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5. WILLIAM CASS, 1807 - Apr. 2, 1883
b. Calverley. Hill, Yorkshire, England d. North East, Pa.

JANE POLLAM, 1805 - Oct. 4, 1882
b. Probably in Yorkshire, England d. North East, Pa.
Married - date unknown - probably in England

William Cass came to America at a later date than did his brother John, for whom he worked for a time, after which, with Benjamin Grimshaw as a partner, he started a woolen factory near North East, Pennsylvania, at the mouth of Sixteen - Mile Creek near Orchard Beach, which is now popular for its bathing beach, camping and picnic facilities.

It is probable that he and his brother, John Cass, carried on similar lines of business and the following advertisements of the two brothers which appeared in Beers' Atlas of Erie County in 1865, serves to show the nature of their work.

"North East Woolen Factory, Cass and Grimshaw, Proprietors, Keep Constantly on Hand All Kinds of Woolen Cloths, Flannels and Yarn. Give Us a Call."

"Harbor Creek Woolen Mills, Manufacturer of Broad Cloths , Full Cloths, Tweeds, Broad and Narrow Flannels; John Cass, Proprietor, Harbor Creek, Erie County, Pennsylvania. N. B. Particular Attention to Custom Spinning, Carding and Cloth. Dressing."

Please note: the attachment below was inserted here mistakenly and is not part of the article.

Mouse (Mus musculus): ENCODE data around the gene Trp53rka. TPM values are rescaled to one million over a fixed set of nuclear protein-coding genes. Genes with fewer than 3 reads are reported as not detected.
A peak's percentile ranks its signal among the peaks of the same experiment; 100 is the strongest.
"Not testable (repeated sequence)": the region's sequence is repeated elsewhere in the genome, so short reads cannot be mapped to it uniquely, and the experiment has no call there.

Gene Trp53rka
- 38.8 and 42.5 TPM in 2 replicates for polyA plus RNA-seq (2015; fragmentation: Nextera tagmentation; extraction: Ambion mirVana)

A picture of the factory of Cass and Grimshaw appears on page 72 of the Everts, Ensign and Everts Atlas of Erie County, Pennsylvania, which was published in 1876. This picture is of a three and a half story frame building and is accompanied by the following advertisement, "W. A. Grimshaw and Co., Woolen Cloths, Flannels and Knitting Yarn.

William Cass, like his brother John, was an ardent Abolitionist and an active agent for the Underground Railroad. An interesting adventure story of the Underground Railroad, in which William Cass and his neighbors of the Crawford family were connected and in which his name is mentioned, appears in the footnotes on pages 380 to 382, inclusive, of Volume I of "A Constitutional History of the American People" by Francis Newton Thorpe. This history is available in the public libraries.

Mr. and Mrs. William Cass had no children but adopted Mrs. Cass's niece, Sarah Ann, who became the wife of Benjamin Grimshaw. Incidentally, the first of the Grimshaws came from Calverley, Yorkshire, or its vicinity, which was near the English home of the Cass family. The members of the Grimshaw family who are now living at North East are descendants of this family.

Mr. and Mrs. Cass were buried in the North East Cemetery. Their monument, while plain, is unusual in that it consists of two stones rising from the same base. It is located near the stone of Benjamin Grimshaw, who died April 11, 1873, aged 45 years.

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